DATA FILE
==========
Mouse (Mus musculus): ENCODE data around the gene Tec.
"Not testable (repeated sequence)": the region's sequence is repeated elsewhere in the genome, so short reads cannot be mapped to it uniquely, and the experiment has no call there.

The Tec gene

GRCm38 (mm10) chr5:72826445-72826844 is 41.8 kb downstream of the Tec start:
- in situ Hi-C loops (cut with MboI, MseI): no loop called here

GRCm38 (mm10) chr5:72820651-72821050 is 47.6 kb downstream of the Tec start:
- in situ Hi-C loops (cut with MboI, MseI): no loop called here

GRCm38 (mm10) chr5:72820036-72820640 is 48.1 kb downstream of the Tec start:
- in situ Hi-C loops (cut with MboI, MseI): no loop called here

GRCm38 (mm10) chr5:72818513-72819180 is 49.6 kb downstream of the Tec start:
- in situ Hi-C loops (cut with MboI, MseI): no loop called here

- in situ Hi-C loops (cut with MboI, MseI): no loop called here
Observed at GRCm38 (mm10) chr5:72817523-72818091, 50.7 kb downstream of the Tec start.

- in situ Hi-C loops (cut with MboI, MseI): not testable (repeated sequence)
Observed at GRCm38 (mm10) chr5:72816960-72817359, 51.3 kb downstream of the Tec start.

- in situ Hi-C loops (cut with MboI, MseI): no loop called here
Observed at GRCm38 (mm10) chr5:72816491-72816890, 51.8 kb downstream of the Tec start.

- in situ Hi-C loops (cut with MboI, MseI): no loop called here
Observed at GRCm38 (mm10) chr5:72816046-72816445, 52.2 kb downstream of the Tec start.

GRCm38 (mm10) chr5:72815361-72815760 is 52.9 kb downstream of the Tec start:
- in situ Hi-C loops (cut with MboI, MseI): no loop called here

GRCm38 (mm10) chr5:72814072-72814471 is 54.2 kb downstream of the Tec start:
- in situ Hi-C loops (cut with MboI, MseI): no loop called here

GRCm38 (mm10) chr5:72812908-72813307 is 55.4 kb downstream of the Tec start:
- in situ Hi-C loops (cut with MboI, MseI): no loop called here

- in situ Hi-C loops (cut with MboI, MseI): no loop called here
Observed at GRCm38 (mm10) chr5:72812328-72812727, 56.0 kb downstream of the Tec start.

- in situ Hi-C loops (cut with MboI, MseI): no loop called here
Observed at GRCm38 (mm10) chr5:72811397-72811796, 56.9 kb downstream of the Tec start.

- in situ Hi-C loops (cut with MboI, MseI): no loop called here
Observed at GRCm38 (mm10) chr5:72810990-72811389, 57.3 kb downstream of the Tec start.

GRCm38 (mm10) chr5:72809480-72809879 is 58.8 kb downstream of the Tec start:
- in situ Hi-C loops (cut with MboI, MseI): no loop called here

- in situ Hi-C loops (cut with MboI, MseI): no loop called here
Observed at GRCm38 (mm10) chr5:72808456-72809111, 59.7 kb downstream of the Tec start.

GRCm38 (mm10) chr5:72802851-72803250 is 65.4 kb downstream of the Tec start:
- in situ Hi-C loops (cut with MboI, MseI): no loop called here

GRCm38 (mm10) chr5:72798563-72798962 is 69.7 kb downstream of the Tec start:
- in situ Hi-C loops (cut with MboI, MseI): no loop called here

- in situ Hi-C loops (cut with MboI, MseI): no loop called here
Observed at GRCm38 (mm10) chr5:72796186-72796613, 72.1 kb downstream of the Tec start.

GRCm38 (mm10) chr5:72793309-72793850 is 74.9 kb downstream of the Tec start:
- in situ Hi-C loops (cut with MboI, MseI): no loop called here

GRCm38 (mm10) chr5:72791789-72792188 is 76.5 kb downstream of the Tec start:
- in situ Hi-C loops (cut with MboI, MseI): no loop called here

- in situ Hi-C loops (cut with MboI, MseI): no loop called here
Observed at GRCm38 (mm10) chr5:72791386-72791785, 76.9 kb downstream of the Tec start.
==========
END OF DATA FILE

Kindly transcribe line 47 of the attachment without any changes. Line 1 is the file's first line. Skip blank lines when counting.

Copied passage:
Observed at GRCm38 (mm10) chr5:72791386-72791785, 76.9 kb downstream of the Tec start.